He encouraged the audience to apply to quality departments, describing the ideal professional profile: engineering or similar studies, meticulousness, analytical approach, assertiveness, openness to change and language skills.



Daniel Sánchez, tech. development manager, focused his case study on migration of document digitization at four plants in Mexico and the United States.

This ranged from software choice to benefits and scope to make life easier for the organization’s professionals and meet the demanding standards of premium automotive manufacturers.

Advantages highlighted:

  • Lifetime information.
  • Reducing storage area.
  • Access restrictions.
  • Time savings.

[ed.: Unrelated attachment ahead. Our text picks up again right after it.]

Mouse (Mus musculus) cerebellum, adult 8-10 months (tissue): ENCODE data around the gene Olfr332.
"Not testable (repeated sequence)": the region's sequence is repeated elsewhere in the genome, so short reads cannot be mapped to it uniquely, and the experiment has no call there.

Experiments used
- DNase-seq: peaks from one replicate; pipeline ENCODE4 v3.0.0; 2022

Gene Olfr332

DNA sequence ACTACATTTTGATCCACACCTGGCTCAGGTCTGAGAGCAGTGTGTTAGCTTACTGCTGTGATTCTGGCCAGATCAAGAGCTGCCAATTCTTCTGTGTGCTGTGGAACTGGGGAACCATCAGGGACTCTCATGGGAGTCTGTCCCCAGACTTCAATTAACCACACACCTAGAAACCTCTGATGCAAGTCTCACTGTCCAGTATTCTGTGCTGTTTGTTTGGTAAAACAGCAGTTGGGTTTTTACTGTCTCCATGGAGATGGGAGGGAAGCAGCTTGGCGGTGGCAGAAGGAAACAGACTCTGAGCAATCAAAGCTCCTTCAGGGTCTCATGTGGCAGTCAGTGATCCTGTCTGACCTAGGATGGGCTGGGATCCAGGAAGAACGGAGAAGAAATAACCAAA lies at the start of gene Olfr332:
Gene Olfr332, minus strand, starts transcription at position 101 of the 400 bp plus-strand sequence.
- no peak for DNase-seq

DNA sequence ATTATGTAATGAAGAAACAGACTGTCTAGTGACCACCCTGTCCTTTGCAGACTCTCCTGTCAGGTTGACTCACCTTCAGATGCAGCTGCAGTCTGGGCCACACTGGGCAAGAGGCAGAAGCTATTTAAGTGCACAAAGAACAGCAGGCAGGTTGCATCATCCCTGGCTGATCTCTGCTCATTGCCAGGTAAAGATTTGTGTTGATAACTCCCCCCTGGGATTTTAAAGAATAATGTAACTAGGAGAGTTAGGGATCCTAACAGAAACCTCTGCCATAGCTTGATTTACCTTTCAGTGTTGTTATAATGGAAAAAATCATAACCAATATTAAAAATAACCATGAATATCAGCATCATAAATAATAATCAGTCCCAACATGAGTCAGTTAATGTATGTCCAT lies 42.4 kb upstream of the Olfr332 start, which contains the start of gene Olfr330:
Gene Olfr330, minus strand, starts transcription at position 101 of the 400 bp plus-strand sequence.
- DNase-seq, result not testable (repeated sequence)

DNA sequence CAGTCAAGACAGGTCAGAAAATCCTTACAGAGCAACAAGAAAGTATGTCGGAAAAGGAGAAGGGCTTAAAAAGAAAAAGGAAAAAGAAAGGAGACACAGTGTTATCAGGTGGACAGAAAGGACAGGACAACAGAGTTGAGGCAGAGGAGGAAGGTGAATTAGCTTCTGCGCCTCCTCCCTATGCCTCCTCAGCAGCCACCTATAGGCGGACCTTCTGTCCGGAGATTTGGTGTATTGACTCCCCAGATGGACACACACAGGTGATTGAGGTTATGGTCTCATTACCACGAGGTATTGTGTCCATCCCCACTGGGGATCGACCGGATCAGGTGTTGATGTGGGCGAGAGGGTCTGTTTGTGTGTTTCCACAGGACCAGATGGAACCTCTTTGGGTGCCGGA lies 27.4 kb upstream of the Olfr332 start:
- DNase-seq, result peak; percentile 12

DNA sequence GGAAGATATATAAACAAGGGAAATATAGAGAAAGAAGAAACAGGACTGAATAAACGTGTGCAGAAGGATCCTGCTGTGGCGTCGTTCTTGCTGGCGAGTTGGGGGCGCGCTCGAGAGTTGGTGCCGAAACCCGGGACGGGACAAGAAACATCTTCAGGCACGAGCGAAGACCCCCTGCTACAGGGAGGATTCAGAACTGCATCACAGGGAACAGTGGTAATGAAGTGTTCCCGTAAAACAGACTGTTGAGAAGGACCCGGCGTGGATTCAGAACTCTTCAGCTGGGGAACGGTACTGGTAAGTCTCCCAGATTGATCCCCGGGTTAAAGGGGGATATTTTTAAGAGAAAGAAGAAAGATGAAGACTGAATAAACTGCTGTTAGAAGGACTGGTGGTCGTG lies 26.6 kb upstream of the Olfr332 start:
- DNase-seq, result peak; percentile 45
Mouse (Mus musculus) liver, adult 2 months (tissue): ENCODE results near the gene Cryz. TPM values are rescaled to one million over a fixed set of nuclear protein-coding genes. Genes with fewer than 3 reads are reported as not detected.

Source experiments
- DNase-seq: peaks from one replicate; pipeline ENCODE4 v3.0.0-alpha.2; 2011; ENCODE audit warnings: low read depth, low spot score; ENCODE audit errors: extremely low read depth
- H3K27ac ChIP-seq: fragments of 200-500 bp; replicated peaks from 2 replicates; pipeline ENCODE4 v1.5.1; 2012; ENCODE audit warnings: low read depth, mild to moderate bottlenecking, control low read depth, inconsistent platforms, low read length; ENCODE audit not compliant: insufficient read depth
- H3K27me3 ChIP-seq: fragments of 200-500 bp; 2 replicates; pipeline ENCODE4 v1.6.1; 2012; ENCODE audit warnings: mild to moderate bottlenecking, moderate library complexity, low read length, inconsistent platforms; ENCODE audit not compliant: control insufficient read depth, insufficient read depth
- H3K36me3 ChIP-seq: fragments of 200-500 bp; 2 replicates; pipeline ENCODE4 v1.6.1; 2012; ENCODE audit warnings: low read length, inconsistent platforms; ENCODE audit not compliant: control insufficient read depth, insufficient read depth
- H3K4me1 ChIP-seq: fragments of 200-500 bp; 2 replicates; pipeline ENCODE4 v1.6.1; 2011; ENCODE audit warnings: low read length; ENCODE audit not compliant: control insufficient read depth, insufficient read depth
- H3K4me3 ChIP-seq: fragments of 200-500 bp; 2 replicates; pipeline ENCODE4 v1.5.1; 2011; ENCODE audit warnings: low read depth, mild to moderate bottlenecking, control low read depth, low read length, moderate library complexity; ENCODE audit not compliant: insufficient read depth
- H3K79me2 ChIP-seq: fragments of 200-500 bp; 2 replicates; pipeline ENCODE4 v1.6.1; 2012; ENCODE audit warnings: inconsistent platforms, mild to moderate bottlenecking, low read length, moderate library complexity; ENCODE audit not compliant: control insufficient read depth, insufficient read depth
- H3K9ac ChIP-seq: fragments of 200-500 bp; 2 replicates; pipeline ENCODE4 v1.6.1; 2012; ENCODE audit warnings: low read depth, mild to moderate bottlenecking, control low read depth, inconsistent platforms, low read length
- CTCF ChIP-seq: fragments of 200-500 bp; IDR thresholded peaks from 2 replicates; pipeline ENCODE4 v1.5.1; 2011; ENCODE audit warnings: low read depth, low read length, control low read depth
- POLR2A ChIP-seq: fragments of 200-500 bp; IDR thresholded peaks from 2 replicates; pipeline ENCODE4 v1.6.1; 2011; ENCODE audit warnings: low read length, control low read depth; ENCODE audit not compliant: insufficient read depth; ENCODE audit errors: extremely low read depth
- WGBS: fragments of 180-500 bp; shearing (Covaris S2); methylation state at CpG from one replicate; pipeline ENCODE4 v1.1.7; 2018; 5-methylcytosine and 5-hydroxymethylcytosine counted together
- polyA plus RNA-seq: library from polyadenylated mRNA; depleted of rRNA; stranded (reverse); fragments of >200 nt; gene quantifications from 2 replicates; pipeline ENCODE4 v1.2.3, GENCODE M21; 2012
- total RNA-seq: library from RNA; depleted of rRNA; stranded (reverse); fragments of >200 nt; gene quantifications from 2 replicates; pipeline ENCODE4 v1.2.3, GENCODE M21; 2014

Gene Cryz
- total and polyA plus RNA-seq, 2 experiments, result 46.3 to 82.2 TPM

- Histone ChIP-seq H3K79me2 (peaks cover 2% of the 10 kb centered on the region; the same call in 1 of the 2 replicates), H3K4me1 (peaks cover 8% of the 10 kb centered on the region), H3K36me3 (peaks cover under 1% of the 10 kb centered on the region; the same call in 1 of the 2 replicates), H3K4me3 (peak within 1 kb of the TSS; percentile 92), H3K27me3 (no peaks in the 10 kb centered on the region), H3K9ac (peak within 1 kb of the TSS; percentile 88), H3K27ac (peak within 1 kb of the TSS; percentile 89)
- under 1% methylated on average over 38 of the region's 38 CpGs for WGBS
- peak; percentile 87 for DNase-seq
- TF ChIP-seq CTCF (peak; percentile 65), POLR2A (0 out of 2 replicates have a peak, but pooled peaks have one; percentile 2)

• Quick editing.
  • Accessibility and simultaneous queries.


Carlos Llonis brought the talks to an end with recommendations from a more human perspective:

  • The importance of spending your time doing more than just studying or working, but also other activities that bring you personal enrichment.
  • Obtaining work experience abroad as an expatriate.
  • Being clear and sharing your opinion when necessary.
  • Cultivating relationships throughout your entire life, creating a high-quality network based on not only what you give but also what others provide to you.

We thank Salomé Goñi for her closing words, commenting on the quality of the talks, our generosity in sharing our knowledge, and especially, her assertion that something unique and out of the ordinary had been presented.

We are grateful to the University Foundation-Society for putting together this practical seminar, and extend our thanks to the director, Iosune Pascual , and the vice chancellor, Cristina Bayona, for coming out to greet our team.